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Jan Lambregts, managing director, global head of financial markets research, Rabobank International and Adrian Foster, director, head of financial markets research, Rabobank International, talk to Puneet Wadhwa about the European debt crisis, the slowdown in India and China and other issues related to the macroeconomy in an interview. Edited excerpts:
The problem in the euro area seems to be marked by two extremes – optimism given the stimulus hopes on the one hand and fears of Euro zone collapse on the other. Do you think the Euro zone will eventually disintegrate?
The other is a political rationale behind this. One should not under-estimate the political will behind the efforts to keep the most of the countries, if not all, onboard in the Euro zone. For a currency union to work, you need to have both – the weak and the strong members.
In Greece, two opinion polls were recently conducted. One asked the population whether they would support further austerity measures. Predictably, the answer by the majority was no. Another poll asked whether Greece should remain in the Euro zone. The answer to that was a resounding yes. Clearly, there is a conflict here, as continued Euro zone membership will come at the cost of significant additional austerity.
But will Germany stay?
Lambregts: We think Germany will indeed stay in the Euro zone. There is a strong economic and political rationale that supports this view. Economically, Germany is the strongest Euro zone country, but much of its strength depends on exports to the rest of the Euro zone and Eastern European economies. Hence, a strong and surviving Eurob zone is in Germany's best interest, as the country is a key beneficiary thereof.
Politically, Germany clearly recalls the origins of the Euro zone, which were always political and meant to avoid another war between the large European countries. Interestingly, there is no mainstream opposition party in Germany that supports walking away from the Euro zone. In fact, the opposition Socialist Party in Germany supports closer fiscal union, on a time track faster than the current coalition government is willing to consider.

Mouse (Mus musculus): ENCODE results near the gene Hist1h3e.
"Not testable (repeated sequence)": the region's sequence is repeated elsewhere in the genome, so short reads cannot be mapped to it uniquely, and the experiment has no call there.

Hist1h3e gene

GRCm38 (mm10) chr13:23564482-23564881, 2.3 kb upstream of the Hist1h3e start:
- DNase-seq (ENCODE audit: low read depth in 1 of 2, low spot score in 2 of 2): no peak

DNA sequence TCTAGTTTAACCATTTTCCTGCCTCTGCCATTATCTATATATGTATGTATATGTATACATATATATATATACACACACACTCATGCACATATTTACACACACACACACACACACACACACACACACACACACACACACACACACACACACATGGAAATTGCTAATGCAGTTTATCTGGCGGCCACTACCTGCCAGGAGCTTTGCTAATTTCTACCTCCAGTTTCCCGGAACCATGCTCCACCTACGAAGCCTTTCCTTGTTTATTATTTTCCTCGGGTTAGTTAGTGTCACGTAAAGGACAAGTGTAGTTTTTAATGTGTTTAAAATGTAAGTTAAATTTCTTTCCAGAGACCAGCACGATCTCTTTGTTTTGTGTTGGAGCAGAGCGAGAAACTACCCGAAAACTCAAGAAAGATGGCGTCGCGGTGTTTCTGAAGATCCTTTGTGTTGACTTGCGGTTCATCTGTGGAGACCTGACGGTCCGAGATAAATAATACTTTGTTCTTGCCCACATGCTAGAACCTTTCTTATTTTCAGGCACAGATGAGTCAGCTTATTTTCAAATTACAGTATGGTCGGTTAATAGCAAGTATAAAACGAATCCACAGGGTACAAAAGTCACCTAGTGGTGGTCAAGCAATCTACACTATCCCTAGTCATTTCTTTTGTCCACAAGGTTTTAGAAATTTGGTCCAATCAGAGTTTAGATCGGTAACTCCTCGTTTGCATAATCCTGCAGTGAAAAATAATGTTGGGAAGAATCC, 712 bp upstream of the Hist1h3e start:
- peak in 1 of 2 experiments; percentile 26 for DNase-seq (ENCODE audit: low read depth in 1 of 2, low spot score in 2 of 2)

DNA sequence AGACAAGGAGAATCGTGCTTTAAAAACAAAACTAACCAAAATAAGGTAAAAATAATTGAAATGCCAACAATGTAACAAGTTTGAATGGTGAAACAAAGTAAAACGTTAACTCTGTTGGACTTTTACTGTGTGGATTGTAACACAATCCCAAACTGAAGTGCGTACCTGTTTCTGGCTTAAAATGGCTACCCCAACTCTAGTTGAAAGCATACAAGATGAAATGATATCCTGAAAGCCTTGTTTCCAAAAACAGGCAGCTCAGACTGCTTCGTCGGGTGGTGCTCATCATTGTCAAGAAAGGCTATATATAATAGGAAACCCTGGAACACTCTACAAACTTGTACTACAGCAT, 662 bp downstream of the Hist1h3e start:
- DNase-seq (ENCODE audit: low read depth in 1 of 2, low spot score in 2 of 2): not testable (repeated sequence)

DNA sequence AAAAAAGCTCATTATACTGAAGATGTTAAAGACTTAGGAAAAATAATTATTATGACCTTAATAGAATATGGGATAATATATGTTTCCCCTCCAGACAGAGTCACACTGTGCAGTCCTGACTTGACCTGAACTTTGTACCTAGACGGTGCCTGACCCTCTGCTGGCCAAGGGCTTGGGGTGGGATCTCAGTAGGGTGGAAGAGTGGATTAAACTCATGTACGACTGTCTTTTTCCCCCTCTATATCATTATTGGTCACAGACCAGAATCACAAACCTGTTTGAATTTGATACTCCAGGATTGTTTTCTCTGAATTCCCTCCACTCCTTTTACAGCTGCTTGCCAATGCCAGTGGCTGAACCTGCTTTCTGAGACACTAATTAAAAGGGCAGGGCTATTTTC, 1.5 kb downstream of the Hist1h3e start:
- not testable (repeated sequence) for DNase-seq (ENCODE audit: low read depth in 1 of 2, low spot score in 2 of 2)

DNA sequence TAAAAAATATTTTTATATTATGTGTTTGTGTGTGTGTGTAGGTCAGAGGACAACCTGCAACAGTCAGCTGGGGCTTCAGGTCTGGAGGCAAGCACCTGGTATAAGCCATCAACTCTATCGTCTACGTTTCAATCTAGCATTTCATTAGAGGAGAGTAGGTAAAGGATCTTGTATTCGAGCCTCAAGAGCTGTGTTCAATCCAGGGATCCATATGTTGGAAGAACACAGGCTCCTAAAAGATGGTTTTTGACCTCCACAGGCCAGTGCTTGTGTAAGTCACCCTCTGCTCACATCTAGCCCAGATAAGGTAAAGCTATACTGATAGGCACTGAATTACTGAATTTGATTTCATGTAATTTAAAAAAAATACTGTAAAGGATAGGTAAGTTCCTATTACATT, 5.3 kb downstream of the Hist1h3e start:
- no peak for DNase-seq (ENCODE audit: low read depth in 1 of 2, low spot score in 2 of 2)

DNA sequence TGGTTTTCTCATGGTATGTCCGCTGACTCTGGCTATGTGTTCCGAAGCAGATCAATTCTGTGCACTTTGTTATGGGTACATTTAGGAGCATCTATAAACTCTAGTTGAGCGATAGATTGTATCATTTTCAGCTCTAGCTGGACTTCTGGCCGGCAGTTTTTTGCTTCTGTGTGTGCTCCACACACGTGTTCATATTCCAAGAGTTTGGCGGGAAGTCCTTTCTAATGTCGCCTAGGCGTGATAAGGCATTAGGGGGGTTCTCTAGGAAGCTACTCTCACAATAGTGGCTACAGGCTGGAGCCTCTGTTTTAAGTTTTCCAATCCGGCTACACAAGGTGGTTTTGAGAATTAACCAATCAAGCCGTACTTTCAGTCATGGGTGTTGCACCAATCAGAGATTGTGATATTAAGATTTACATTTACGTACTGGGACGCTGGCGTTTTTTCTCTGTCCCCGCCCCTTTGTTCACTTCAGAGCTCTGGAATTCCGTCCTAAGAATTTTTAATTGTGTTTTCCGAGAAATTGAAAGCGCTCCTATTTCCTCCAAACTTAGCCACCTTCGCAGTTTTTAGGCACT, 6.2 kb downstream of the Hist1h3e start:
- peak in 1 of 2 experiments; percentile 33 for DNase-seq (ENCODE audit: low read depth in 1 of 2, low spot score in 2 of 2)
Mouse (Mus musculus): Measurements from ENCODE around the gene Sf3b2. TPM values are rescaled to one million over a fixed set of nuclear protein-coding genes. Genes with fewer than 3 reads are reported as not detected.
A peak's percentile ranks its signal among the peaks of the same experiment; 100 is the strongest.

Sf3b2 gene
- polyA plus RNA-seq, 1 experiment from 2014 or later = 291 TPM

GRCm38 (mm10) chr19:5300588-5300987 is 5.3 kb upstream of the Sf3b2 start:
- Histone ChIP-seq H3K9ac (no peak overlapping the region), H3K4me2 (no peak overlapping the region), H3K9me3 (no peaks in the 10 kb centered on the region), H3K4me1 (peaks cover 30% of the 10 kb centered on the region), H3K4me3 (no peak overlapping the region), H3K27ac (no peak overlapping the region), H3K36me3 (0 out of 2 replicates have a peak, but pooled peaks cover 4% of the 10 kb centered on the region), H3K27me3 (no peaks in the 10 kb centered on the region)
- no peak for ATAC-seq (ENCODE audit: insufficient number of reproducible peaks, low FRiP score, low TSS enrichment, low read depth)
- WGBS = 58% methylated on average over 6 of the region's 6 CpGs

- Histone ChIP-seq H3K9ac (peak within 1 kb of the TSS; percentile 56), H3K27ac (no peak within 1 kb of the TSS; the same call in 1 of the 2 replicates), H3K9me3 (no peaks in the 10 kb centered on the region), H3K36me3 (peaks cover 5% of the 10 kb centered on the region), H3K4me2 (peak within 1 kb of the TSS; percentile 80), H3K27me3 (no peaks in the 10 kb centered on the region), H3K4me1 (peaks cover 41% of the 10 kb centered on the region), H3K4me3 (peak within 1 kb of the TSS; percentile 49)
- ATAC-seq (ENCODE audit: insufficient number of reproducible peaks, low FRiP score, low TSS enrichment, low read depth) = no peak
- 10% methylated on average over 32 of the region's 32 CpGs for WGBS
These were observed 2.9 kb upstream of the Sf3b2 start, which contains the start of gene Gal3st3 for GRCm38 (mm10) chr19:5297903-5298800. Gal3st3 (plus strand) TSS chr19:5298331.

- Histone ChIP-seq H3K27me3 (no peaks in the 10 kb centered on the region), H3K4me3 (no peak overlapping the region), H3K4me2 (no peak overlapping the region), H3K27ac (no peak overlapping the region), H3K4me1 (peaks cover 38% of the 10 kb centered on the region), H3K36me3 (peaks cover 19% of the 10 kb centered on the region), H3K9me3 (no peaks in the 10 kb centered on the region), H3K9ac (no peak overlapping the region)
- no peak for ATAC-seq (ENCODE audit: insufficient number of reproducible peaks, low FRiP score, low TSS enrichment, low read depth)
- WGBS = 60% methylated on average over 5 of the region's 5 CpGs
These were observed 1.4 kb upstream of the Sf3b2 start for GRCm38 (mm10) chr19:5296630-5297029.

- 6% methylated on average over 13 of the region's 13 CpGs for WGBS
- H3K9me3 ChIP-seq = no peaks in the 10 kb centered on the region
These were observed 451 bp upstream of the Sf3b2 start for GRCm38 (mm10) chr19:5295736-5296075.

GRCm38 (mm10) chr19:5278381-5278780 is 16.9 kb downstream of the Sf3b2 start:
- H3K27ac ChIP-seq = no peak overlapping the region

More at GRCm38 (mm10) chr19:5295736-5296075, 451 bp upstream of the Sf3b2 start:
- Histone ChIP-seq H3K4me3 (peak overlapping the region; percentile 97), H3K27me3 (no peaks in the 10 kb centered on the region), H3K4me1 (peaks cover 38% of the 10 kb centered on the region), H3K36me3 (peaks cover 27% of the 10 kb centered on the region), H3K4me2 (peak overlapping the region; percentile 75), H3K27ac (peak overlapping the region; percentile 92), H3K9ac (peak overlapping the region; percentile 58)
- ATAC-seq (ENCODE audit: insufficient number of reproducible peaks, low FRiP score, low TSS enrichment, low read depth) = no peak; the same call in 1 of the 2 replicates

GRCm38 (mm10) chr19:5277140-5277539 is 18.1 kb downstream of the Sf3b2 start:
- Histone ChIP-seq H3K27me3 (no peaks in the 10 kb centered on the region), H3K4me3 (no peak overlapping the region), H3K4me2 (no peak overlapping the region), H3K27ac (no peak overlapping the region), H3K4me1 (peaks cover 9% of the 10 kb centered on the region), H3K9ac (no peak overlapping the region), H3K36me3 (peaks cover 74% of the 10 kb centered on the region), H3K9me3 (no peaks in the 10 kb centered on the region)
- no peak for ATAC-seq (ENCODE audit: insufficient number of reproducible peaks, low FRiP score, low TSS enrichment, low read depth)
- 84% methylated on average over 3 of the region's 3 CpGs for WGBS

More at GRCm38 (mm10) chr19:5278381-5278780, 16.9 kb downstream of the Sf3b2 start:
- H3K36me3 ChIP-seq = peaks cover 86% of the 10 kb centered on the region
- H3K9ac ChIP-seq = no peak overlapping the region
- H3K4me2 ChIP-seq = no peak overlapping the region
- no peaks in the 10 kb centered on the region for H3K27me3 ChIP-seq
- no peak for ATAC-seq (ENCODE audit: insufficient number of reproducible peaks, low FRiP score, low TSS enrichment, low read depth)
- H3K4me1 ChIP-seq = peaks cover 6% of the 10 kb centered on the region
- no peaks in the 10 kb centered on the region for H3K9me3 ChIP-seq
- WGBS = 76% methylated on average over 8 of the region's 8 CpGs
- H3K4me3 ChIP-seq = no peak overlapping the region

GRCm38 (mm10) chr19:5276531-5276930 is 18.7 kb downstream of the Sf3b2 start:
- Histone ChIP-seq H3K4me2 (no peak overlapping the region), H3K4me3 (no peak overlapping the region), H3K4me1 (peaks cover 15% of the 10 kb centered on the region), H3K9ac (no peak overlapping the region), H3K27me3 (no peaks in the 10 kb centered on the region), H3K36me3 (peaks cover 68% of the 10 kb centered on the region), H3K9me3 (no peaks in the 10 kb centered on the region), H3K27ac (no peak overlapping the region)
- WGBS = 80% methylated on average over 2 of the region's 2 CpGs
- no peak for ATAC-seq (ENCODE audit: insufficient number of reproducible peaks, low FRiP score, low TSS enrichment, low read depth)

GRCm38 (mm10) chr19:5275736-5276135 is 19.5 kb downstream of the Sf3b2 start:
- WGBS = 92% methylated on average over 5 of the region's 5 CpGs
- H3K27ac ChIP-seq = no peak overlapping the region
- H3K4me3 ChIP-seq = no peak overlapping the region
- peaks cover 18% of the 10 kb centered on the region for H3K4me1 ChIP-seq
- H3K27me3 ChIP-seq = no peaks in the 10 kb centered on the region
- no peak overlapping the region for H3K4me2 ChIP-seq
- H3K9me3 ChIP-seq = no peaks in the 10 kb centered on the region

Is the Euro zone truly viable in the long term?
Lambregts: If you look at the debt statistics, I feel that all isn’t lost. The Euro zone has a debt-to-GDP (gross domestic product) ratio and a deficit which is lower than most major blocks in the world if not all the blocks in the world, except for Asia. The US, Japan and the UK all have worse figures. But still, most investors focus on the debt crisis in Europe rather than the other blocks.
So, what needs to be fixed?
Lambregts: While on one hand, we have a monetary union that has been built without a matching political and fiscal union and then you have a central bank that until very recently was reluctant to position itself as a lender of last resorts or buyer of government bonds.
We are not exactly at the end of the crisis yet. Yes, the end of the road is fiscal union; we need a European Central Bank (ECB) that is more aggressive. It is a systemic crisis and the next six to 12 months will be important. The structural reforms that are underway in Europe will have repercussions for several years to come.
What about the macros in the Indian context? Do you see them getting worse from here on?
Foster: When you look at the development level and the demographic profile, these are all underlying positives. We are all more pessimistic now compared to two years ago. You’ll need to have really good policy measures to boost the economic growth from the current levels to the eight-nine per cent range. To be honest, I don’t see those types of policies will come through. One must also remember that the global backdrop is also unimpressive. It is unlikely we’ll see eight-nine per cent growth rates again. It will remain in the five-six per cent range in this year and the next. However, given the rains, the prognosis for the rural sector is a bit better from what it was a few months ago. For the full year, I expect the growth to be at 5.6 per cent.
China reported falling imports and lacklustre growth in exports for August. Moreover, it has been buying bonds from debt-laden countries in the Euro. Is this a cause for concern?
Foster: China is a much bigger part of the global economy now that it has ever been. Risks in China are now a global affair as compared to, say, 10 years ago. Some of the risks that one can point to were the housing market.